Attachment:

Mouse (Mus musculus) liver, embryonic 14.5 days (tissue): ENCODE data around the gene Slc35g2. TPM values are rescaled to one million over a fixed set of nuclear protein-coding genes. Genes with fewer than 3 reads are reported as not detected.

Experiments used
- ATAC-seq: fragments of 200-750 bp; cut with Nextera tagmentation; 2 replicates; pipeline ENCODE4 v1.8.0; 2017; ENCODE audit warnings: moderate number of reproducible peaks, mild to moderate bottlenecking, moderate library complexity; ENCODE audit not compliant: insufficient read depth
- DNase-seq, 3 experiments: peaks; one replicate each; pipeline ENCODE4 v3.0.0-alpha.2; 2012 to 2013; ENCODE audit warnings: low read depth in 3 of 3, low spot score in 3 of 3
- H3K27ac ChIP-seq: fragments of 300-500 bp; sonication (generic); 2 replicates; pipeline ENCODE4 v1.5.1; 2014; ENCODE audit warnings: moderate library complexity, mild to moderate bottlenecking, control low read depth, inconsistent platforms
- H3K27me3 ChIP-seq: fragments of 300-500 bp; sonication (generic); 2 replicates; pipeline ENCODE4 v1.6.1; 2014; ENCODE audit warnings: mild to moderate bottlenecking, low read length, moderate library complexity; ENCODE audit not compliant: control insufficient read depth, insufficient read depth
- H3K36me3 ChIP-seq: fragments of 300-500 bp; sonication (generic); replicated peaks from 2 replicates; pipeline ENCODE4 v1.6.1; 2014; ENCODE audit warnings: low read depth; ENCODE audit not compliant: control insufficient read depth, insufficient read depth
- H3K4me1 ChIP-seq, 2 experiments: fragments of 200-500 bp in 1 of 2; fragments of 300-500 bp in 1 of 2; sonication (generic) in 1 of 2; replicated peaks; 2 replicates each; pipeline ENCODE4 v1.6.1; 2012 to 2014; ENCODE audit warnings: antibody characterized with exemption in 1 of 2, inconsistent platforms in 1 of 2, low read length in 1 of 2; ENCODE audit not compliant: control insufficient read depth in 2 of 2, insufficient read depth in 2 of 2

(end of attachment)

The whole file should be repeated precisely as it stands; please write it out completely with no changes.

Mouse (Mus musculus) liver, embryonic 14.5 days (tissue): ENCODE data around the gene Slc35g2. TPM values are rescaled to one million over a fixed set of nuclear protein-coding genes. Genes with fewer than 3 reads are reported as not detected.

Experiments used
- ATAC-seq: fragments of 200-750 bp; cut with Nextera tagmentation; 2 replicates; pipeline ENCODE4 v1.8.0; 2017; ENCODE audit warnings: moderate number of reproducible peaks, mild to moderate bottlenecking, moderate library complexity; ENCODE audit not compliant: insufficient read depth
- DNase-seq, 3 experiments: peaks; one replicate each; pipeline ENCODE4 v3.0.0-alpha.2; 2012 to 2013; ENCODE audit warnings: low read depth in 3 of 3, low spot score in 3 of 3
- H3K27ac ChIP-seq: fragments of 300-500 bp; sonication (generic); 2 replicates; pipeline ENCODE4 v1.5.1; 2014; ENCODE audit warnings: moderate library complexity, mild to moderate bottlenecking, control low read depth, inconsistent platforms
- H3K27me3 ChIP-seq: fragments of 300-500 bp; sonication (generic); 2 replicates; pipeline ENCODE4 v1.6.1; 2014; ENCODE audit warnings: mild to moderate bottlenecking, low read length, moderate library complexity; ENCODE audit not compliant: control insufficient read depth, insufficient read depth
- H3K36me3 ChIP-seq: fragments of 300-500 bp; sonication (generic); replicated peaks from 2 replicates; pipeline ENCODE4 v1.6.1; 2014; ENCODE audit warnings: low read depth; ENCODE audit not compliant: control insufficient read depth, insufficient read depth
- H3K4me1 ChIP-seq, 2 experiments: fragments of 200-500 bp in 1 of 2; fragments of 300-500 bp in 1 of 2; sonication (generic) in 1 of 2; replicated peaks; 2 replicates each; pipeline ENCODE4 v1.6.1; 2012 to 2014; ENCODE audit warnings: antibody characterized with exemption in 1 of 2, inconsistent platforms in 1 of 2, low read length in 1 of 2; ENCODE audit not compliant: control insufficient read depth in 2 of 2, insufficient read depth in 2 of 2